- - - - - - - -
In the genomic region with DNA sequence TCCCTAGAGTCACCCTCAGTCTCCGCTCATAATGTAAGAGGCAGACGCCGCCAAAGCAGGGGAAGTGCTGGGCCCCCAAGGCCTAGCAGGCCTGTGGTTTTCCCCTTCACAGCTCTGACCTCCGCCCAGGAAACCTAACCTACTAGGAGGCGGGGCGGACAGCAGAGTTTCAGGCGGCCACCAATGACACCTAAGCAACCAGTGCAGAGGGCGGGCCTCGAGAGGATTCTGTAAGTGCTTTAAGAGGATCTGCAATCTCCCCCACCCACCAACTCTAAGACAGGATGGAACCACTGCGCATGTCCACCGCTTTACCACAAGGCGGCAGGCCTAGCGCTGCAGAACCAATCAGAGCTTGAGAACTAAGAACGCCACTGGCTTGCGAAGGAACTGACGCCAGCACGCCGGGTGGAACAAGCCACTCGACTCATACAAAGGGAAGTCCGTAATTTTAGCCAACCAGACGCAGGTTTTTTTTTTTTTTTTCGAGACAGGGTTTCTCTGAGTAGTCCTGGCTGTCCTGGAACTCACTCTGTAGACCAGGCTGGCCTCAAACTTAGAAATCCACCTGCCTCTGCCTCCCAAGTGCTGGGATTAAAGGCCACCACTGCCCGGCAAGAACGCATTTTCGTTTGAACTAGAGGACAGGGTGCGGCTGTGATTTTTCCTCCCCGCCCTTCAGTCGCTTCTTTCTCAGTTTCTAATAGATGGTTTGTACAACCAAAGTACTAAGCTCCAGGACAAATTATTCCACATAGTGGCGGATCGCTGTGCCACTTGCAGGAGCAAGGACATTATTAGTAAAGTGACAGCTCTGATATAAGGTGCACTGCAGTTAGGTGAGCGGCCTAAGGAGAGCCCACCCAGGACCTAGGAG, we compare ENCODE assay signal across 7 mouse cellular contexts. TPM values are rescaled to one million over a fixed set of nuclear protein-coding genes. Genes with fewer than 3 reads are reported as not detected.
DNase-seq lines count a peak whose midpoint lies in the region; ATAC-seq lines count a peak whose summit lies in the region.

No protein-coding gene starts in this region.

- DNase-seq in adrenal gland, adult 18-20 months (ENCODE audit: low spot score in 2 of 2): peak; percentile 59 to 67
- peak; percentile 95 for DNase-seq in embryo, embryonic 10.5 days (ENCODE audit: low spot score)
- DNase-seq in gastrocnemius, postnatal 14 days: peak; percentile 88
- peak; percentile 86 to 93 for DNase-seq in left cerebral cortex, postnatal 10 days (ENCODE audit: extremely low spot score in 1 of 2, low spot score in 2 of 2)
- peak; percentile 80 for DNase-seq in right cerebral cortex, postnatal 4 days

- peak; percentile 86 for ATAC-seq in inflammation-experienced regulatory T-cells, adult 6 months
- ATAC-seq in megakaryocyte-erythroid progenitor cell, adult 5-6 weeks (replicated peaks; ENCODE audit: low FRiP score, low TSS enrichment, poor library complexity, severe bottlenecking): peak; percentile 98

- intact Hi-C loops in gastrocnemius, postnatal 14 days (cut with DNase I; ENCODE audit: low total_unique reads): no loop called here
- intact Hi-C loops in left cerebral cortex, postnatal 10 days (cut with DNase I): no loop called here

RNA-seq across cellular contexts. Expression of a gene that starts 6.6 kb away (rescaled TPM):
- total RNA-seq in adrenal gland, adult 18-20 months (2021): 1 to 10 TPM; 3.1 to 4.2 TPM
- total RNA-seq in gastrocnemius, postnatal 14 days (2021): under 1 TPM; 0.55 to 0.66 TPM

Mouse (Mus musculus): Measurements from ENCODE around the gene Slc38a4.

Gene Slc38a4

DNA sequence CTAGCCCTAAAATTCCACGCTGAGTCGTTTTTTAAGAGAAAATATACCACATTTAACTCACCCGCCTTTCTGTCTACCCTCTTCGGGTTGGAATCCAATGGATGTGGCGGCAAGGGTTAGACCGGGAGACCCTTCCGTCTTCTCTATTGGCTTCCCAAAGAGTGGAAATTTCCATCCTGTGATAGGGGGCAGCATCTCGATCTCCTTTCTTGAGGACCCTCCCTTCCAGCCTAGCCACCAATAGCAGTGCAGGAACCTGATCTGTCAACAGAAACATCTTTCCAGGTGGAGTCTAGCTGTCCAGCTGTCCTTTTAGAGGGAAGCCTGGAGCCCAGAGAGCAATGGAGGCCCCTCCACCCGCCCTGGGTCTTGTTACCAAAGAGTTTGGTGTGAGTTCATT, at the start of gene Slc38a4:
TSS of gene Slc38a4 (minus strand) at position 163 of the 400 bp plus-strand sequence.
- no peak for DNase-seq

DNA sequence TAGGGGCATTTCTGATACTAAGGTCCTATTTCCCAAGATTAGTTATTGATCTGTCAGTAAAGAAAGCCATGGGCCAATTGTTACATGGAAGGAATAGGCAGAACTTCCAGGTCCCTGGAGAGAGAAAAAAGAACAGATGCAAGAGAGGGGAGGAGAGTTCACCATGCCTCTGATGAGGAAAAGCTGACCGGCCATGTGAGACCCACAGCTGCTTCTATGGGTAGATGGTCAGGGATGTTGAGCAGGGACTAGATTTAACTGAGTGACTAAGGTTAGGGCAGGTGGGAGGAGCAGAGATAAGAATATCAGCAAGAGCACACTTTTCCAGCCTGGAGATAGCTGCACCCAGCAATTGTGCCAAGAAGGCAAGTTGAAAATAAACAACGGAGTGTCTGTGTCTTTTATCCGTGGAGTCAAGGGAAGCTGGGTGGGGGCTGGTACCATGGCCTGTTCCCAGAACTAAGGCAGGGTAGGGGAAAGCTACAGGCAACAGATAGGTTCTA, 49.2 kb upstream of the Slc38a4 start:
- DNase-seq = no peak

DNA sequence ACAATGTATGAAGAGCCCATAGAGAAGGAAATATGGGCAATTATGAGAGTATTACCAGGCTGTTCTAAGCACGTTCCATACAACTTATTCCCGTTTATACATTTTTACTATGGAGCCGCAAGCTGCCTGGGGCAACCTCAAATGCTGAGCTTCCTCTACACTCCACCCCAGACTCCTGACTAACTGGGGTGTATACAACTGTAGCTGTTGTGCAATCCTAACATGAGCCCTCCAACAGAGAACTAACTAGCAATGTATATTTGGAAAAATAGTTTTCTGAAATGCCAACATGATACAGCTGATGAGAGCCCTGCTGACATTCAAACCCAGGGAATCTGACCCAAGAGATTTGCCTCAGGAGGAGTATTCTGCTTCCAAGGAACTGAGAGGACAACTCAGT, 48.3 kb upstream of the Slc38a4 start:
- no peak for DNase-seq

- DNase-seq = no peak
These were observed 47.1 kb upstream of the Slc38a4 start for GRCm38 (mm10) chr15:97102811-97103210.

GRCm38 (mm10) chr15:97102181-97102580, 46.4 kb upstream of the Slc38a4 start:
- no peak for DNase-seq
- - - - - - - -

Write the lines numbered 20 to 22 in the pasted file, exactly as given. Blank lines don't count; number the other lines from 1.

- no peak for DNase-seq

DNA sequence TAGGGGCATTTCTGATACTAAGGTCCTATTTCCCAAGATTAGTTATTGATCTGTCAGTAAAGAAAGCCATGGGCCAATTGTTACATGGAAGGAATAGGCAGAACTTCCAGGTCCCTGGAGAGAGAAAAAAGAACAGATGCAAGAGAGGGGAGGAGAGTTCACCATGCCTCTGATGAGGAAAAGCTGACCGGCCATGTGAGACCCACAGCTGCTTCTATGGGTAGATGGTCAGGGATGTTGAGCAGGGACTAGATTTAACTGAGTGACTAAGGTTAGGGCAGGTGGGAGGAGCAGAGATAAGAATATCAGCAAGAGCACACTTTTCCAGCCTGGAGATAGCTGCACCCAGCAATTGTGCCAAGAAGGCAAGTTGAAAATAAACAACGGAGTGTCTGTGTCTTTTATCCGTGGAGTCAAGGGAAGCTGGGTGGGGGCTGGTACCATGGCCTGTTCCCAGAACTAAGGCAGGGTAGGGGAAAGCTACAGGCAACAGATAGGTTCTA, 49.2 kb upstream of the Slc38a4 start:
- DNase-seq = no peak